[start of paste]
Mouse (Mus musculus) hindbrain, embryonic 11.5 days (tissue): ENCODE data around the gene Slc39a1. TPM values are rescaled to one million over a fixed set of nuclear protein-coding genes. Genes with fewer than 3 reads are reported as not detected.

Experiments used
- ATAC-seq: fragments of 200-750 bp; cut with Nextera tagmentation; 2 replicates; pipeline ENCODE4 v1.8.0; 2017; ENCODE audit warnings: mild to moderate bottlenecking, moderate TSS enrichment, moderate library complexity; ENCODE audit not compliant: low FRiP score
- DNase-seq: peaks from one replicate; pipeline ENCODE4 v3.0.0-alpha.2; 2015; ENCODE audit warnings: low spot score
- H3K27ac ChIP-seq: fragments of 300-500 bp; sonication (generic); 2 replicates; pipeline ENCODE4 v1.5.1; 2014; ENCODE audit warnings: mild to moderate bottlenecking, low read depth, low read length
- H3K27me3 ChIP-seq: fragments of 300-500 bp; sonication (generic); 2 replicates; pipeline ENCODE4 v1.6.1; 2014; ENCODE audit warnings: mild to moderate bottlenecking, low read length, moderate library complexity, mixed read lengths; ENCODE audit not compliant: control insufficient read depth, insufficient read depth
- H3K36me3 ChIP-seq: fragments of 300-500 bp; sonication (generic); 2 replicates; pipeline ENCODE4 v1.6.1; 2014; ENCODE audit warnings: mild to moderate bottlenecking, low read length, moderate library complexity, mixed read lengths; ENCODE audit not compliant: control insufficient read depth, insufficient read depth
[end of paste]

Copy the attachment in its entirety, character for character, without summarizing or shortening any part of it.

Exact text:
Mouse (Mus musculus) hindbrain, embryonic 11.5 days (tissue): ENCODE data around the gene Slc39a1. TPM values are rescaled to one million over a fixed set of nuclear protein-coding genes. Genes with fewer than 3 reads are reported as not detected.

Experiments used
- ATAC-seq: fragments of 200-750 bp; cut with Nextera tagmentation; 2 replicates; pipeline ENCODE4 v1.8.0; 2017; ENCODE audit warnings: mild to moderate bottlenecking, moderate TSS enrichment, moderate library complexity; ENCODE audit not compliant: low FRiP score
- DNase-seq: peaks from one replicate; pipeline ENCODE4 v3.0.0-alpha.2; 2015; ENCODE audit warnings: low spot score
- H3K27ac ChIP-seq: fragments of 300-500 bp; sonication (generic); 2 replicates; pipeline ENCODE4 v1.5.1; 2014; ENCODE audit warnings: mild to moderate bottlenecking, low read depth, low read length
- H3K27me3 ChIP-seq: fragments of 300-500 bp; sonication (generic); 2 replicates; pipeline ENCODE4 v1.6.1; 2014; ENCODE audit warnings: mild to moderate bottlenecking, low read length, moderate library complexity, mixed read lengths; ENCODE audit not compliant: control insufficient read depth, insufficient read depth
- H3K36me3 ChIP-seq: fragments of 300-500 bp; sonication (generic); 2 replicates; pipeline ENCODE4 v1.6.1; 2014; ENCODE audit warnings: mild to moderate bottlenecking, low read length, moderate library complexity, mixed read lengths; ENCODE audit not compliant: control insufficient read depth, insufficient read depth